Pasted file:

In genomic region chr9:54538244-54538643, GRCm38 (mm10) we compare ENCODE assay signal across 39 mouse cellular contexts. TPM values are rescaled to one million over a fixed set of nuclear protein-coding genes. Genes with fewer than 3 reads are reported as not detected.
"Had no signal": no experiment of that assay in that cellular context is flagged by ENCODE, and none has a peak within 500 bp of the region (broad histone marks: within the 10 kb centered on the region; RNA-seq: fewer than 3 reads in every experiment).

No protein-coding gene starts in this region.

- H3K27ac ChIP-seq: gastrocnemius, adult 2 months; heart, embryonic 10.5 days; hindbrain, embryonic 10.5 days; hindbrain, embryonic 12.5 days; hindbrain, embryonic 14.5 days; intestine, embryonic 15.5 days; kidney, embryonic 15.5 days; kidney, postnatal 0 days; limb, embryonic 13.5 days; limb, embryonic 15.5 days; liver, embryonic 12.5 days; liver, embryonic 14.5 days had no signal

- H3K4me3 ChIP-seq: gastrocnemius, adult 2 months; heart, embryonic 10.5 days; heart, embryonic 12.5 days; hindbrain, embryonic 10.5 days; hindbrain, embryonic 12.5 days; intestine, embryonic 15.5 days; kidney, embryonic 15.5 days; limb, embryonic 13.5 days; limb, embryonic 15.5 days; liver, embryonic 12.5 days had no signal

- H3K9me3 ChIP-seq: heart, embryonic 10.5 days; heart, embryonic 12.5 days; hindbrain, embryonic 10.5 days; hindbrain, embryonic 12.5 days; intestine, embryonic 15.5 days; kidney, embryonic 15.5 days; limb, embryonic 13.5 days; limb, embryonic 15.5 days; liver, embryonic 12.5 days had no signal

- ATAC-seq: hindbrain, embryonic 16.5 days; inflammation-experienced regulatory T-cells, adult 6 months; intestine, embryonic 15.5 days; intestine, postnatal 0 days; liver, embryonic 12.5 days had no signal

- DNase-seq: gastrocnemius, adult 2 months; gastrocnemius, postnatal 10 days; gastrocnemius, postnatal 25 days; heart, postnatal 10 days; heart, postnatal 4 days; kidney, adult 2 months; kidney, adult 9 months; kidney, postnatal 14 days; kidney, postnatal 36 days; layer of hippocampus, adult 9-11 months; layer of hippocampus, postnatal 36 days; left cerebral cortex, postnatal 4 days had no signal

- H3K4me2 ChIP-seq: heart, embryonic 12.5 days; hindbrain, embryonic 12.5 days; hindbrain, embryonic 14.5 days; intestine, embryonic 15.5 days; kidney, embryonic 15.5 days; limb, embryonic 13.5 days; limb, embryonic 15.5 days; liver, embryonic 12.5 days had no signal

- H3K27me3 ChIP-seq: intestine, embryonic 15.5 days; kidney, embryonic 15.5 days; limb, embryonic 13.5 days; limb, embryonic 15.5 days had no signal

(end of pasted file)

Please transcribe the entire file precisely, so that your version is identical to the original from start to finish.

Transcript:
In genomic region chr9:54538244-54538643, GRCm38 (mm10) we compare ENCODE assay signal across 39 mouse cellular contexts. TPM values are rescaled to one million over a fixed set of nuclear protein-coding genes. Genes with fewer than 3 reads are reported as not detected.
"Had no signal": no experiment of that assay in that cellular context is flagged by ENCODE, and none has a peak within 500 bp of the region (broad histone marks: within the 10 kb centered on the region; RNA-seq: fewer than 3 reads in every experiment).

No protein-coding gene starts in this region.

- H3K27ac ChIP-seq: gastrocnemius, adult 2 months; heart, embryonic 10.5 days; hindbrain, embryonic 10.5 days; hindbrain, embryonic 12.5 days; hindbrain, embryonic 14.5 days; intestine, embryonic 15.5 days; kidney, embryonic 15.5 days; kidney, postnatal 0 days; limb, embryonic 13.5 days; limb, embryonic 15.5 days; liver, embryonic 12.5 days; liver, embryonic 14.5 days had no signal

- H3K4me3 ChIP-seq: gastrocnemius, adult 2 months; heart, embryonic 10.5 days; heart, embryonic 12.5 days; hindbrain, embryonic 10.5 days; hindbrain, embryonic 12.5 days; intestine, embryonic 15.5 days; kidney, embryonic 15.5 days; limb, embryonic 13.5 days; limb, embryonic 15.5 days; liver, embryonic 12.5 days had no signal

- H3K9me3 ChIP-seq: heart, embryonic 10.5 days; heart, embryonic 12.5 days; hindbrain, embryonic 10.5 days; hindbrain, embryonic 12.5 days; intestine, embryonic 15.5 days; kidney, embryonic 15.5 days; limb, embryonic 13.5 days; limb, embryonic 15.5 days; liver, embryonic 12.5 days had no signal

- ATAC-seq: hindbrain, embryonic 16.5 days; inflammation-experienced regulatory T-cells, adult 6 months; intestine, embryonic 15.5 days; intestine, postnatal 0 days; liver, embryonic 12.5 days had no signal

- DNase-seq: gastrocnemius, adult 2 months; gastrocnemius, postnatal 10 days; gastrocnemius, postnatal 25 days; heart, postnatal 10 days; heart, postnatal 4 days; kidney, adult 2 months; kidney, adult 9 months; kidney, postnatal 14 days; kidney, postnatal 36 days; layer of hippocampus, adult 9-11 months; layer of hippocampus, postnatal 36 days; left cerebral cortex, postnatal 4 days had no signal

- H3K4me2 ChIP-seq: heart, embryonic 12.5 days; hindbrain, embryonic 12.5 days; hindbrain, embryonic 14.5 days; intestine, embryonic 15.5 days; kidney, embryonic 15.5 days; limb, embryonic 13.5 days; limb, embryonic 15.5 days; liver, embryonic 12.5 days had no signal

- H3K27me3 ChIP-seq: intestine, embryonic 15.5 days; kidney, embryonic 15.5 days; limb, embryonic 13.5 days; limb, embryonic 15.5 days had no signal